In Nimbin at the first anniversary of the Museum fire, Michael Balderstone, Aaron Richardson, who gave the alert about the fire, with Jingo the museum dog, who survived the fire. Photo Mireille Merlet-Shaw / Northern Star
In Nimbin at the first anniversary of the Museum fire, Michael Balderstone, Aaron Richardson, who gave the alert about the fire, with Jingo the museum dog, who survived the fire. Photo Mireille Merlet-Shaw / Northern Star Mireille Merlet-Shaw

Homeless man helps rebuild Nimbin village destroyed by fire

ONE YEAR ago yesterday, Aaron Richardson, sleeping rough in an open shed adjacent to the Nimbin Museum, was the first to alert police to the Cullen St fire.

His shed still stands, next to the space where the iconic Nimbin Museum, Rainbow Cafe and Bringabong shop used to.

There are grand plans for a two-storey retail and cultural development for the vacant land.

But while plans are debated and the Tuntable Falls community inches toward a consensus for a new Rainbow Cafe, Mr Richardson is kept busy.

The devastating scene as fire took hold of businesses in Nimbin’s Cullen Street in the early hours of Wednesday morning. Photo Contributed Trout Christian
The devastating scene as fire took hold of businesses in Nimbin’s Cullen Street in the early hours of Wednesday morning. Photo Contributed Trout Christian Contributed

The homeless man acts as the unofficial, unpaid custodian and groundskeeper of the ruins, keeping the public space clean. He has built seating, paving and a cubby house - all from nothing.

It will be at least a year until the community sees redevelopment, said museum owner Michael Balderstone.

"We are very patient in Nimbin. Wisdom is patience. We've always lived in the future, so we can wait," he said.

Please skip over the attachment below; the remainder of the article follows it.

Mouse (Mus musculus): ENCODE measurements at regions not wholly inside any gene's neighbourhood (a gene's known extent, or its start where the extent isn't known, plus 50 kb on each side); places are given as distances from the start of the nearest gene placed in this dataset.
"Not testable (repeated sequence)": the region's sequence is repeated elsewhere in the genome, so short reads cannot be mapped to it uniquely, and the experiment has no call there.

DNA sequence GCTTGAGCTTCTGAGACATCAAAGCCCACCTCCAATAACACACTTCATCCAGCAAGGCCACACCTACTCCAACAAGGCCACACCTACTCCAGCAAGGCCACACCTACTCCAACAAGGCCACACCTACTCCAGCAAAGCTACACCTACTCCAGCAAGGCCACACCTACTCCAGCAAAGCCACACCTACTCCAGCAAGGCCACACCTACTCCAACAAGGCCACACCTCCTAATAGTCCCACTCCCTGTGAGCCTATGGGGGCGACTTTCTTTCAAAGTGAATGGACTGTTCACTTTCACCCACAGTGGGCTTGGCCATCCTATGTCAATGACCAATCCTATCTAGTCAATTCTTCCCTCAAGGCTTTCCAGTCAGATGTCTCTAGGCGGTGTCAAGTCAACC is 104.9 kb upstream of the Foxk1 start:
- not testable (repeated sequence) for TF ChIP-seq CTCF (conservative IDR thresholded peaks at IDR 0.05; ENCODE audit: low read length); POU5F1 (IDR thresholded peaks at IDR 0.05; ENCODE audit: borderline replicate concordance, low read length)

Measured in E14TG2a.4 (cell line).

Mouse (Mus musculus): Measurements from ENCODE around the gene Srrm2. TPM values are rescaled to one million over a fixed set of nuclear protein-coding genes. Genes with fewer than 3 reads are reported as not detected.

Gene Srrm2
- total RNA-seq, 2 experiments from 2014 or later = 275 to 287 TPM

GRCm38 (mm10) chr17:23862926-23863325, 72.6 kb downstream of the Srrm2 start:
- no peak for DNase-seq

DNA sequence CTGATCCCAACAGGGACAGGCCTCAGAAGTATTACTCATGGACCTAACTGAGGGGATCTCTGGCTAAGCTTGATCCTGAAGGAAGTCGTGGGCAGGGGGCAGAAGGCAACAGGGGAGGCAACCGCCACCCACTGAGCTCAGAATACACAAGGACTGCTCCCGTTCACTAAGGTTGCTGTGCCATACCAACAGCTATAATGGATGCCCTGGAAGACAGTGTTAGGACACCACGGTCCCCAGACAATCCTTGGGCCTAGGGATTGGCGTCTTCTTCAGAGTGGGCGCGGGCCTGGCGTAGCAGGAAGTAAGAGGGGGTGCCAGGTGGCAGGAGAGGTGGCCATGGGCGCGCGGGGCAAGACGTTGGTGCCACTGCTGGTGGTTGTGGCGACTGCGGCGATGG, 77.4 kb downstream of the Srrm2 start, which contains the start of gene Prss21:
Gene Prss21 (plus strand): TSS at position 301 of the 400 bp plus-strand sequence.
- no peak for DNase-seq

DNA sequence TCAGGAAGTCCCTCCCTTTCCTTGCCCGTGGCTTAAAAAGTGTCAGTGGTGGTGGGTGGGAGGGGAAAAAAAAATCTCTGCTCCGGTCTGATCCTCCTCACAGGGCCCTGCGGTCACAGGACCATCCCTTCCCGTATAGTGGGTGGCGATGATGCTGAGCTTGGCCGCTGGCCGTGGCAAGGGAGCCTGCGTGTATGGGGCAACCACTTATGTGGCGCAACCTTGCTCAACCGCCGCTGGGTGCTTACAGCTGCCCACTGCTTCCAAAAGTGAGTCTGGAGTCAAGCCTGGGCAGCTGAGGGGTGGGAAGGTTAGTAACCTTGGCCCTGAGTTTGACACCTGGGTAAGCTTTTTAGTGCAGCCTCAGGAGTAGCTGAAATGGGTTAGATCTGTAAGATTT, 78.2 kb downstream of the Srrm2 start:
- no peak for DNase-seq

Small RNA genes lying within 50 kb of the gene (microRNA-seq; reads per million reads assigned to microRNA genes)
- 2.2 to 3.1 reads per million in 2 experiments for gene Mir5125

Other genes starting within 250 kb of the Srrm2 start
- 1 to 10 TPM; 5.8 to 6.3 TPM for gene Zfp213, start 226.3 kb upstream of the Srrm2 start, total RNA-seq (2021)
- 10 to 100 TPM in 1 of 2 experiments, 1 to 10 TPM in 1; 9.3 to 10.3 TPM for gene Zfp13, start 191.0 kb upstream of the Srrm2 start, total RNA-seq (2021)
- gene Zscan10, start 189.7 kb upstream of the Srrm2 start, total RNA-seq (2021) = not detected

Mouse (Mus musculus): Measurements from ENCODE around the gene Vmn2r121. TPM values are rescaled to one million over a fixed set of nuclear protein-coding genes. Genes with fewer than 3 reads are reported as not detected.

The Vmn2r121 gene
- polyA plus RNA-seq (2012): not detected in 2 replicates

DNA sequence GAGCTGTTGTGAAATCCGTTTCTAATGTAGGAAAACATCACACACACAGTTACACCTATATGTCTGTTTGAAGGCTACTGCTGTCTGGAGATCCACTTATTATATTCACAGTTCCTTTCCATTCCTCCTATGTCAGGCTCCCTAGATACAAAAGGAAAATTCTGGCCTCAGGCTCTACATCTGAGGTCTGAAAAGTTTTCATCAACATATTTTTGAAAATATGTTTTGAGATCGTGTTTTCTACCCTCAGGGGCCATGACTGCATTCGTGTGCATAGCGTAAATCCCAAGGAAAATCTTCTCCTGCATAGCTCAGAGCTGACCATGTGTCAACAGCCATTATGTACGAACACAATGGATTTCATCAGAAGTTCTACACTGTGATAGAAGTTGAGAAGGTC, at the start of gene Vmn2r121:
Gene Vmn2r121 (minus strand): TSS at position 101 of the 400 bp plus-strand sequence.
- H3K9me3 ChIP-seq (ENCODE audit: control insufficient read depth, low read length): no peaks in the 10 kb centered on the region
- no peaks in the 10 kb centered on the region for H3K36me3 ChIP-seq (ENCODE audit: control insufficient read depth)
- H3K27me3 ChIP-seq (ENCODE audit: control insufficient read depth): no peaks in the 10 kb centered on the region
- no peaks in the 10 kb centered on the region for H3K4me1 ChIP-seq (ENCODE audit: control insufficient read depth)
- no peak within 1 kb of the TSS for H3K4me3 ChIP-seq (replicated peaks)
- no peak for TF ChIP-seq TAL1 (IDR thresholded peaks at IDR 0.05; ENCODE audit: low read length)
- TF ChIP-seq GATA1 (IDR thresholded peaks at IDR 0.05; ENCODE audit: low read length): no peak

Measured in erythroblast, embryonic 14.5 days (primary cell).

One of the redevelopment backers, Mullumbimby restaurateur David Piesse, was present at the anniversary smoking ceremony yesterday. The day remembered the past and celebrated the future.

Gilbert Laurie, doing a smoking ceremony on the one year anniversary of the Nimbin fire which destroyed the museum. Photo Mireille Merlet-Shaw / Northern Star
Gilbert Laurie, doing a smoking ceremony on the one year anniversary of the Nimbin fire which destroyed the museum. Photo Mireille Merlet-Shaw / Northern Star Mireille Merlet-Shaw

Mr Piesse and Dr Simon Rose bought the decimated land in December for $500,000 from Sydney businessman Richard Andary.

"We want to keep the feeling of the town in what we are doing here to include a garden and lots of little shops out the back - similar to what is going on in the streets. It is going to be a reasonably big building and we have to bring that to the community in a gentle way," he said.

The building will include a backpacker hostel above the retail space and the precinct will include a live-in space for artists.

Yesterday Mr Balderstone was selling "burnt offerings" - charred remains salvaged from the museum. The proceeds, he said, would fund a heritage walk to replace the museum.

"We are not going to make another museum. We are going to make a heritage walk through the village and incorporate Aboriginal time, the European pioneers, then the hippies. We don't have to pay rent anymore and people can go there any time of day or night," he said.

Bundjalung artist and Nimbin Rocks custodian Gilbert Laurie led the smoking ceremony to remember the tragic event.

"All the memories are still here inside of us. They are not going nowhere," he said.

The suspicious fire is still a source of consternation for the town which champions cannabis legalisation.

"The fire was lit by those who felt dispossessed. Perhaps homeless. There was ice and alcohol involved in the fire. That we know," Mr Balderstone said.

"We have to start addressing these problems as a health issue rather than criminal ones," he said.


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